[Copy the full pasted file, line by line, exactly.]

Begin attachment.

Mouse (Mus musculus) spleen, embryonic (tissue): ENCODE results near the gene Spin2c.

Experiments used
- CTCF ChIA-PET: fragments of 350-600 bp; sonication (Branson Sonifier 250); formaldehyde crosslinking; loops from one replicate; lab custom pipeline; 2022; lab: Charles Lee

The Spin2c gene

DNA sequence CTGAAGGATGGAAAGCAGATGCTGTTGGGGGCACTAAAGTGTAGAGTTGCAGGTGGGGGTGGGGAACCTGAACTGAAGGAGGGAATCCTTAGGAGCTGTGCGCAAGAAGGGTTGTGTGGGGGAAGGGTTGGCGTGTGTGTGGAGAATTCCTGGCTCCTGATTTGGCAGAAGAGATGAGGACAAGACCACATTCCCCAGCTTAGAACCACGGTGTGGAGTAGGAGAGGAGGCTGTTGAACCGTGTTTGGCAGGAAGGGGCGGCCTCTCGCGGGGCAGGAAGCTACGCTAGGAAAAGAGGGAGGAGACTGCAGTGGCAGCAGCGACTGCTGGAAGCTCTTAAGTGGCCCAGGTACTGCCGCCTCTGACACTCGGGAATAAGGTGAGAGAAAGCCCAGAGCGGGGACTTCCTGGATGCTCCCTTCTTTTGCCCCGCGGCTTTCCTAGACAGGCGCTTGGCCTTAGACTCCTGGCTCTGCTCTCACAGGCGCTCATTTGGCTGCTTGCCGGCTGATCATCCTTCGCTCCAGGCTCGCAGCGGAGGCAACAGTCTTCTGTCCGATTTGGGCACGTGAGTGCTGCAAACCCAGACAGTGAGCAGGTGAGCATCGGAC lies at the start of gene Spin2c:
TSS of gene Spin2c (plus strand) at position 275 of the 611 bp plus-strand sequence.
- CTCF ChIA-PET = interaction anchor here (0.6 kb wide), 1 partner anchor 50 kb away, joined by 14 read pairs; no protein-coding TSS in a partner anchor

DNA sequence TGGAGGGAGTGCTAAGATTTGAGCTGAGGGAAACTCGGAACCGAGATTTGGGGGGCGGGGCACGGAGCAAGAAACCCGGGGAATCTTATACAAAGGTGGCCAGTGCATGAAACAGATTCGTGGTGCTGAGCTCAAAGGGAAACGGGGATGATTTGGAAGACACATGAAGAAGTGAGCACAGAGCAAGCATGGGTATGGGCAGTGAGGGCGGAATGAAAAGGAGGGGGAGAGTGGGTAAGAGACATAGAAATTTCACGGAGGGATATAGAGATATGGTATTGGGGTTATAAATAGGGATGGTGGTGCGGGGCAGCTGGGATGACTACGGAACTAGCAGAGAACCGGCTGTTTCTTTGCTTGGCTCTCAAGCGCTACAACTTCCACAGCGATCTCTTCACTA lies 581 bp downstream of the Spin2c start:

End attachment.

Mouse (Mus musculus) spleen, embryonic (tissue): ENCODE results near the gene Spin2c.

Experiments used
- CTCF ChIA-PET: fragments of 350-600 bp; sonication (Branson Sonifier 250); formaldehyde crosslinking; loops from one replicate; lab custom pipeline; 2022; lab: Charles Lee

The Spin2c gene

DNA sequence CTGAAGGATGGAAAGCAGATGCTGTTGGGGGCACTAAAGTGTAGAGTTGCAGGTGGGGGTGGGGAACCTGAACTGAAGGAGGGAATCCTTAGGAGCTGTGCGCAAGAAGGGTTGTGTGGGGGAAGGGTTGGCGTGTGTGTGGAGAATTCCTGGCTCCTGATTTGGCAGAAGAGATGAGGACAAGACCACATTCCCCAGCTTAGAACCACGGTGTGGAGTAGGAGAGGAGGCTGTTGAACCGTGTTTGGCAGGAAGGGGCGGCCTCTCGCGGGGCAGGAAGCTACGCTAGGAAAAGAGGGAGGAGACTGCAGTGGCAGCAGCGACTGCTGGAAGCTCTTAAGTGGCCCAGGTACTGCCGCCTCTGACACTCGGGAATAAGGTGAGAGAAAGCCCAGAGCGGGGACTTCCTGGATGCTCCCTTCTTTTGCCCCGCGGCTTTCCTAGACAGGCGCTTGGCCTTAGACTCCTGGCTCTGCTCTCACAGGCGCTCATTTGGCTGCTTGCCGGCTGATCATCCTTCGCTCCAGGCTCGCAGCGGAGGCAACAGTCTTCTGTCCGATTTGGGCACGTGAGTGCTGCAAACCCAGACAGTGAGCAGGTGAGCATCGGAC lies at the start of gene Spin2c:
TSS of gene Spin2c (plus strand) at position 275 of the 611 bp plus-strand sequence.
- CTCF ChIA-PET = interaction anchor here (0.6 kb wide), 1 partner anchor 50 kb away, joined by 14 read pairs; no protein-coding TSS in a partner anchor

DNA sequence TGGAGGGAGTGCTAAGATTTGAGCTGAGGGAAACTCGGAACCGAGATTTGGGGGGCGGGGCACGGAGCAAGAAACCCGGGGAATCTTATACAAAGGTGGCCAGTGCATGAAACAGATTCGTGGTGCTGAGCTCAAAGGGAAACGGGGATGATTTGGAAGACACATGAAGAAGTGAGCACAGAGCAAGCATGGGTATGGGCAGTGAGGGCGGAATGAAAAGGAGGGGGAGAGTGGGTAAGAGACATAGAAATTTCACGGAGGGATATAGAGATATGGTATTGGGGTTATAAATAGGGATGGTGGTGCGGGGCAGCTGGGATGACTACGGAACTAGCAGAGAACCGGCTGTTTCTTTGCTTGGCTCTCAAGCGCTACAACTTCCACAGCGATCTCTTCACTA lies 581 bp downstream of the Spin2c start: